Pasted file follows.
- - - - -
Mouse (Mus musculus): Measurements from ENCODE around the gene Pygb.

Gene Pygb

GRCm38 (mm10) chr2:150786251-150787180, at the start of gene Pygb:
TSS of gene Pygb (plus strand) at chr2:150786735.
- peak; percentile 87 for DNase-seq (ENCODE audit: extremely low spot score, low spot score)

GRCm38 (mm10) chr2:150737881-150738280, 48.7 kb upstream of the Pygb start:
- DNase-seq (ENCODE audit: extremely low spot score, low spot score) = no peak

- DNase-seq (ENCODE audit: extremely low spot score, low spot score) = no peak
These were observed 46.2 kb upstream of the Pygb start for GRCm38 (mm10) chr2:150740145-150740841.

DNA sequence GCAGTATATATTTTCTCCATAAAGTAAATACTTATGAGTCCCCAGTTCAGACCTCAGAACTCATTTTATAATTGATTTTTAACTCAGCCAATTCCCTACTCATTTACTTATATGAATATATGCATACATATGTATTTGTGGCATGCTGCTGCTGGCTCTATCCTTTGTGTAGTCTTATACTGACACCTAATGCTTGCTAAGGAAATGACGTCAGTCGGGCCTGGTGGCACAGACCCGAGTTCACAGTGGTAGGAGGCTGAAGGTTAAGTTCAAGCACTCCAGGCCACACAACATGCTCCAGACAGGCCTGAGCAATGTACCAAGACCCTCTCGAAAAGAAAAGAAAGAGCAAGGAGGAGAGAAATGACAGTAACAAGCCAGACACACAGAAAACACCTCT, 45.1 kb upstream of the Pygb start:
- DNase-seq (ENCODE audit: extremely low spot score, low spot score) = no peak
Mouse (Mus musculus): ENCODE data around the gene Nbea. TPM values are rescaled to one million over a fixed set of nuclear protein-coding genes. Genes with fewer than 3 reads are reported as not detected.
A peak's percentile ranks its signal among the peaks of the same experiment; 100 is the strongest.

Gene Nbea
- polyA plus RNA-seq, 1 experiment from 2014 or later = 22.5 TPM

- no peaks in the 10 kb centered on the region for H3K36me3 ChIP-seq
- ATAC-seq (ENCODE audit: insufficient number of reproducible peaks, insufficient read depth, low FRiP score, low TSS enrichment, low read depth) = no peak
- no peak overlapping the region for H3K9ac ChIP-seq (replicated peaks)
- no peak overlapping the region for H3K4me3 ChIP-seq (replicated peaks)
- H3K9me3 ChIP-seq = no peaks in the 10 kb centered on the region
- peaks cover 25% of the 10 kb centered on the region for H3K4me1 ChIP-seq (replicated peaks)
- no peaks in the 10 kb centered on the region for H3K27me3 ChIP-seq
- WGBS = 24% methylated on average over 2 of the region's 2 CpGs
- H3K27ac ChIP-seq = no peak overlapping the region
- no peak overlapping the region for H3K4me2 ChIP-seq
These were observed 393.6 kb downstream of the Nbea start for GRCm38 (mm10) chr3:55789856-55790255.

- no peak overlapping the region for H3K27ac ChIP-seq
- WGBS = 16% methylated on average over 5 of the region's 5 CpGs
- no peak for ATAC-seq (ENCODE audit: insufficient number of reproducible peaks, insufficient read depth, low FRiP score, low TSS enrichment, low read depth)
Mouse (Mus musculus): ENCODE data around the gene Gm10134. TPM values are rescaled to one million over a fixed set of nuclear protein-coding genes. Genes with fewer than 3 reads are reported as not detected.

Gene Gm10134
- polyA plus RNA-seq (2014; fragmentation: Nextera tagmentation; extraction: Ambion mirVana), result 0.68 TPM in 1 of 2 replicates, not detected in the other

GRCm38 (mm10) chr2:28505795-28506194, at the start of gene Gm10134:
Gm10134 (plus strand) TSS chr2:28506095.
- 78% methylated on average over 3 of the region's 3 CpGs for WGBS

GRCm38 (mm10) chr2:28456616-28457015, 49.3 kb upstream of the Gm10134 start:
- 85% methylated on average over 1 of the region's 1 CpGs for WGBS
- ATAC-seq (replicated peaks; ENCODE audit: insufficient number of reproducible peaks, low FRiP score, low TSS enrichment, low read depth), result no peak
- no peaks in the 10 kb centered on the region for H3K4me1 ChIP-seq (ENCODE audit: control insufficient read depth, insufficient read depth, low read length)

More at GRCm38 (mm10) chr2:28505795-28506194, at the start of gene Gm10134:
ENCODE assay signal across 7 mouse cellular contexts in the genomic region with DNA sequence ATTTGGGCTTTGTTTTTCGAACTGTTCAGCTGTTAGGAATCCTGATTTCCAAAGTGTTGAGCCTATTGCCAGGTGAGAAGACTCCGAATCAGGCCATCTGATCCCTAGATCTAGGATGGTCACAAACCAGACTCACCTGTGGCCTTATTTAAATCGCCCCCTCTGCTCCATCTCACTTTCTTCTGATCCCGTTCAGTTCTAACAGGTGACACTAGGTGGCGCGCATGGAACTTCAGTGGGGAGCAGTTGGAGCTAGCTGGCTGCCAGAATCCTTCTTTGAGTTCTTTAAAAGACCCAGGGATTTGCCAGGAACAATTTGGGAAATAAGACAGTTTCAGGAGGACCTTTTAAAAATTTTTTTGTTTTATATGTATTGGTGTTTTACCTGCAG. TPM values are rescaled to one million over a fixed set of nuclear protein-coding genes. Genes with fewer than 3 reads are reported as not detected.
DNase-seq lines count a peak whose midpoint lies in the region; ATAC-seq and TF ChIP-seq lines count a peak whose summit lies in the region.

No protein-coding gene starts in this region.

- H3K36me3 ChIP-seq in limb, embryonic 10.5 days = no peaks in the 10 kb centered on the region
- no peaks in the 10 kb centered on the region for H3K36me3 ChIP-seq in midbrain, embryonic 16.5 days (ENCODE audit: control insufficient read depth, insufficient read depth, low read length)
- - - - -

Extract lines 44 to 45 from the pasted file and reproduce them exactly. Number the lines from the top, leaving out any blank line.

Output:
- H3K36me3 ChIP-seq in limb, embryonic 10.5 days = no peaks in the 10 kb centered on the region
- no peaks in the 10 kb centered on the region for H3K36me3 ChIP-seq in midbrain, embryonic 16.5 days (ENCODE audit: control insufficient read depth, insufficient read depth, low read length)